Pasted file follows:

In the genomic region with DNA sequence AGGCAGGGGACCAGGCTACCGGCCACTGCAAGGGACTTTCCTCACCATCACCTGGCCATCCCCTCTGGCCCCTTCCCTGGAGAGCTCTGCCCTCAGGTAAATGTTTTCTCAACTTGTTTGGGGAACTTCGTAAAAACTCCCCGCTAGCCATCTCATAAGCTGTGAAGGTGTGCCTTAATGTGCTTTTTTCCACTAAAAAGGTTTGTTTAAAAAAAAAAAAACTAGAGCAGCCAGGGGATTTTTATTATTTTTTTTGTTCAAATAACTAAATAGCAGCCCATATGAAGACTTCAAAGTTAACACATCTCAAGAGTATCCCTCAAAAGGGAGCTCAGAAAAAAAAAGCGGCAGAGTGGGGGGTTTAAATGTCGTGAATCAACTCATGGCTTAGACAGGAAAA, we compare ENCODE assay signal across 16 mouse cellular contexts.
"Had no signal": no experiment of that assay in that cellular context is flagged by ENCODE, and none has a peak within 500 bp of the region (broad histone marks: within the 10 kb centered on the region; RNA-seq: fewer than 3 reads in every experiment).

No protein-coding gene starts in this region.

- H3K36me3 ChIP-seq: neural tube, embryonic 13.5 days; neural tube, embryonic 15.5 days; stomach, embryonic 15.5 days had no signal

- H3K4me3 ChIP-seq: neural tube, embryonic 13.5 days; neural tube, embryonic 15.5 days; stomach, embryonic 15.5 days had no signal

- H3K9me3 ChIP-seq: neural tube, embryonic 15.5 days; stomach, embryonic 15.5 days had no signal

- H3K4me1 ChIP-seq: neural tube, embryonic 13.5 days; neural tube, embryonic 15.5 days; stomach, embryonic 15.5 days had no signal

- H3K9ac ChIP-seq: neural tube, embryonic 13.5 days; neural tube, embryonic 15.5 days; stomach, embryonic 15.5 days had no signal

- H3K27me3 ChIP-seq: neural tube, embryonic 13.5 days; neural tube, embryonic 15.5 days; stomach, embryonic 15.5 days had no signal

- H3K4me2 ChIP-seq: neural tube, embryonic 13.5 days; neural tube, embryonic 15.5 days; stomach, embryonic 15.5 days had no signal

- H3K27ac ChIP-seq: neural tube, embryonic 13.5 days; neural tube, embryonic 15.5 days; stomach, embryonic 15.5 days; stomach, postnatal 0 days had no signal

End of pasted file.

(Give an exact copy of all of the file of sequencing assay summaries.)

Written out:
In the genomic region with DNA sequence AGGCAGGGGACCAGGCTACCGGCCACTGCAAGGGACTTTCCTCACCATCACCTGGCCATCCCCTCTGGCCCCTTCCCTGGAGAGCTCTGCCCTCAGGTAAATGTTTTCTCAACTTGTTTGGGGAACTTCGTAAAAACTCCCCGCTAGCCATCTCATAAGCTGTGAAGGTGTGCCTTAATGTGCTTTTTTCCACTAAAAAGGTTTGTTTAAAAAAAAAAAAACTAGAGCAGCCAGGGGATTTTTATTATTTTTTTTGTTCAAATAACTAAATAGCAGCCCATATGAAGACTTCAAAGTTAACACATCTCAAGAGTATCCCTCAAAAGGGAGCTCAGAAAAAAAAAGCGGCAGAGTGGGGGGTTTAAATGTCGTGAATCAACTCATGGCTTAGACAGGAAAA, we compare ENCODE assay signal across 16 mouse cellular contexts.
"Had no signal": no experiment of that assay in that cellular context is flagged by ENCODE, and none has a peak within 500 bp of the region (broad histone marks: within the 10 kb centered on the region; RNA-seq: fewer than 3 reads in every experiment).

No protein-coding gene starts in this region.

- H3K36me3 ChIP-seq: neural tube, embryonic 13.5 days; neural tube, embryonic 15.5 days; stomach, embryonic 15.5 days had no signal

- H3K4me3 ChIP-seq: neural tube, embryonic 13.5 days; neural tube, embryonic 15.5 days; stomach, embryonic 15.5 days had no signal

- H3K9me3 ChIP-seq: neural tube, embryonic 15.5 days; stomach, embryonic 15.5 days had no signal

- H3K4me1 ChIP-seq: neural tube, embryonic 13.5 days; neural tube, embryonic 15.5 days; stomach, embryonic 15.5 days had no signal

- H3K9ac ChIP-seq: neural tube, embryonic 13.5 days; neural tube, embryonic 15.5 days; stomach, embryonic 15.5 days had no signal

- H3K27me3 ChIP-seq: neural tube, embryonic 13.5 days; neural tube, embryonic 15.5 days; stomach, embryonic 15.5 days had no signal

- H3K4me2 ChIP-seq: neural tube, embryonic 13.5 days; neural tube, embryonic 15.5 days; stomach, embryonic 15.5 days had no signal

- H3K27ac ChIP-seq: neural tube, embryonic 13.5 days; neural tube, embryonic 15.5 days; stomach, embryonic 15.5 days; stomach, postnatal 0 days had no signal